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Third States In Maritime Delimitation Cases: Too Big A Role, Too Small A Role, Or Both?

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Chapter Summary

The delimitation of maritime boundaries between neighbouring States is primarily a bilateral process. This chapter revisits the views expounded in Douglas Millar Johnston's The Theory and History of Ocean Boundary-Making on the regional context of adjudicated bilateral delimitations in the light of the developments that have taken place in the 20 years since its publication. It looks at the way in which courts and tribunals have dealt with claims of third States at the level of legal principle and the establishment of the endpoints of the maritime boundary between the parties to the proceedings. The chapter then discusses the presence of third States as a relevant circumstance and the possible implications of the reasoning of decisions for future delimitations in the same region.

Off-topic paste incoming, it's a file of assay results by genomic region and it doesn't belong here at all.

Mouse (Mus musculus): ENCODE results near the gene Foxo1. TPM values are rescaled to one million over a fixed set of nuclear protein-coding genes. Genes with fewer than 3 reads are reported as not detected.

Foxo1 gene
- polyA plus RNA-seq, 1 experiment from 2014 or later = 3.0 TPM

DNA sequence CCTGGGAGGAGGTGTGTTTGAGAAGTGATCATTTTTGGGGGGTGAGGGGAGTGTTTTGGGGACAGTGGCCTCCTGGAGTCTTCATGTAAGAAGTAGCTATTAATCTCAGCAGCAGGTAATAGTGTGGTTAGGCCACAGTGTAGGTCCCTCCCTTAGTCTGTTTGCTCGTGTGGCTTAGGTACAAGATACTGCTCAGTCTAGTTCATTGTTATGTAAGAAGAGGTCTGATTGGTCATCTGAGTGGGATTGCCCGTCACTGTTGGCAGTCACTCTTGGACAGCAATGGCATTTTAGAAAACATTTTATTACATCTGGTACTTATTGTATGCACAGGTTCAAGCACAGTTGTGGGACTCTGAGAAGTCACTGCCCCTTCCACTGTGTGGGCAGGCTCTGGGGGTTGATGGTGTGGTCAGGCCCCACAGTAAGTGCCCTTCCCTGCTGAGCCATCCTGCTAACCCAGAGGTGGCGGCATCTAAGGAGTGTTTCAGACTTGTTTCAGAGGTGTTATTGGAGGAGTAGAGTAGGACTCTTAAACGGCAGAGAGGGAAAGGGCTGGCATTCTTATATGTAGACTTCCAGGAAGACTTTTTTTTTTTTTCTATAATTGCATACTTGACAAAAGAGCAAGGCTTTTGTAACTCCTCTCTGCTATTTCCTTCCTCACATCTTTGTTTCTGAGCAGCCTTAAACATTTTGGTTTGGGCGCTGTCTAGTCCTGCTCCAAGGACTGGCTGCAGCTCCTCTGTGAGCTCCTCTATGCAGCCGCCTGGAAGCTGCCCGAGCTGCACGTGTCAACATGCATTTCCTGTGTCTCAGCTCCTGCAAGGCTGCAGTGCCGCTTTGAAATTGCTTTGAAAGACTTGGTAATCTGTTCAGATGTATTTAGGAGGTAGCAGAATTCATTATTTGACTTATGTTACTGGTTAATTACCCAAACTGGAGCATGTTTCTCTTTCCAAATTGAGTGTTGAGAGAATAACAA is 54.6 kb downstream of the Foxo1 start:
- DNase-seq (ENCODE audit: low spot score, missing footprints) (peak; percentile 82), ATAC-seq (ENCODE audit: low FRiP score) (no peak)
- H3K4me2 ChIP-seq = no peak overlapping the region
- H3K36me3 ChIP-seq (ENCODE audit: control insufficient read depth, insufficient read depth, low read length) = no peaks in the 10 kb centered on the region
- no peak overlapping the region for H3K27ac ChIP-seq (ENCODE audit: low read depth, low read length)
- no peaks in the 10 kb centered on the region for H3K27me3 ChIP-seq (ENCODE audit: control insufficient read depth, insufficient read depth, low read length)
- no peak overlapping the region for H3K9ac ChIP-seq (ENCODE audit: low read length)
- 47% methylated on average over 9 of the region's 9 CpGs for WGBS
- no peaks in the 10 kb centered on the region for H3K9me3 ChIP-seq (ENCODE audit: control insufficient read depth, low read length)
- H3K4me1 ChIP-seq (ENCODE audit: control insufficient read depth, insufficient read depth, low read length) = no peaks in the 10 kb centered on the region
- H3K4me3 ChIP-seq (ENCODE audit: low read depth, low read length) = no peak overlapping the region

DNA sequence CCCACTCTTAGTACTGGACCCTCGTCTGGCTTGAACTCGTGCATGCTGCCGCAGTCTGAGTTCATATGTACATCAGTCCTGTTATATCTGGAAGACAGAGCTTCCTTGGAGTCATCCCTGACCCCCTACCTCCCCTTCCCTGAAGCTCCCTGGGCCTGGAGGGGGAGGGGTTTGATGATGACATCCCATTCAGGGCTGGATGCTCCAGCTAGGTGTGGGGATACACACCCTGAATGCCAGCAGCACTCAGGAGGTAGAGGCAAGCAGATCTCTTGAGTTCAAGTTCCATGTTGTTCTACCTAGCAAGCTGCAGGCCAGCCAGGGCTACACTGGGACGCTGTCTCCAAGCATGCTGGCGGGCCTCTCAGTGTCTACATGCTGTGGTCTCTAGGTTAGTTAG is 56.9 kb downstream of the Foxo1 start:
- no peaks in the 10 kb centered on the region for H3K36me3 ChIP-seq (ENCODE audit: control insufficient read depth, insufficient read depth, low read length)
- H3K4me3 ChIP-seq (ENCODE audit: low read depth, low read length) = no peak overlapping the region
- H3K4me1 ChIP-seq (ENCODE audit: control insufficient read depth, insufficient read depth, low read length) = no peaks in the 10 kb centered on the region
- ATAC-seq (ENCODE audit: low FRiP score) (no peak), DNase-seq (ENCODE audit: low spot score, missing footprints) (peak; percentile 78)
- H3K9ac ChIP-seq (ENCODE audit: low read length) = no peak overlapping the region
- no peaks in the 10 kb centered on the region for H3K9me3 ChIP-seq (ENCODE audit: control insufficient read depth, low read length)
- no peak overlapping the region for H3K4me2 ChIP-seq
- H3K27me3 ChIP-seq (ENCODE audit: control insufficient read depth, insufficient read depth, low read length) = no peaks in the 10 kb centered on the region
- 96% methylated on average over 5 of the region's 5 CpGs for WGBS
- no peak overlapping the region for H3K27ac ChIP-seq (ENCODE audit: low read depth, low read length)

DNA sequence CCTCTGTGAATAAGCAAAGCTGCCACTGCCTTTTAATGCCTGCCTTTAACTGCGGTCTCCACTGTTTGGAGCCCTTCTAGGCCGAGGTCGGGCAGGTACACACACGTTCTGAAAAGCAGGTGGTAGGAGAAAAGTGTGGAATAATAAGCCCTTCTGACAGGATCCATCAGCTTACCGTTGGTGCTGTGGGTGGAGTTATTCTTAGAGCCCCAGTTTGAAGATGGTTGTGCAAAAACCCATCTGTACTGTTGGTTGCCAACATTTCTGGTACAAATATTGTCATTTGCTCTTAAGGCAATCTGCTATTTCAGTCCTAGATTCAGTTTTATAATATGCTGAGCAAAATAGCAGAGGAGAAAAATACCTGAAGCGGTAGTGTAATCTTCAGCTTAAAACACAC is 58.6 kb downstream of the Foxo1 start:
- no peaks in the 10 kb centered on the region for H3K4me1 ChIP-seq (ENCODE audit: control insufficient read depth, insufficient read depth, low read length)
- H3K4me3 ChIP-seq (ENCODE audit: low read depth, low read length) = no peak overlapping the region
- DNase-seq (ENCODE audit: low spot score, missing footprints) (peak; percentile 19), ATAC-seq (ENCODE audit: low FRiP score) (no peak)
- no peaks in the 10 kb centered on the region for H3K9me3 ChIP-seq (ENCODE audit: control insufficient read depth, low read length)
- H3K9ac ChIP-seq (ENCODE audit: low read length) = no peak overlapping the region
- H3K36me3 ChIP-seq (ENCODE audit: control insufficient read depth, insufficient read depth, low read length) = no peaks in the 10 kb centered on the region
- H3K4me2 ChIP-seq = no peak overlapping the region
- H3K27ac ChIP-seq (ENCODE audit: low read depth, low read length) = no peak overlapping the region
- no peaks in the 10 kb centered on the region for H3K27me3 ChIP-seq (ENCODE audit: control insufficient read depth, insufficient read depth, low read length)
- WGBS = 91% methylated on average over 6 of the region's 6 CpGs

Keywords: delimitation of maritime boundaries; Douglas Millar Johnston; legal principle



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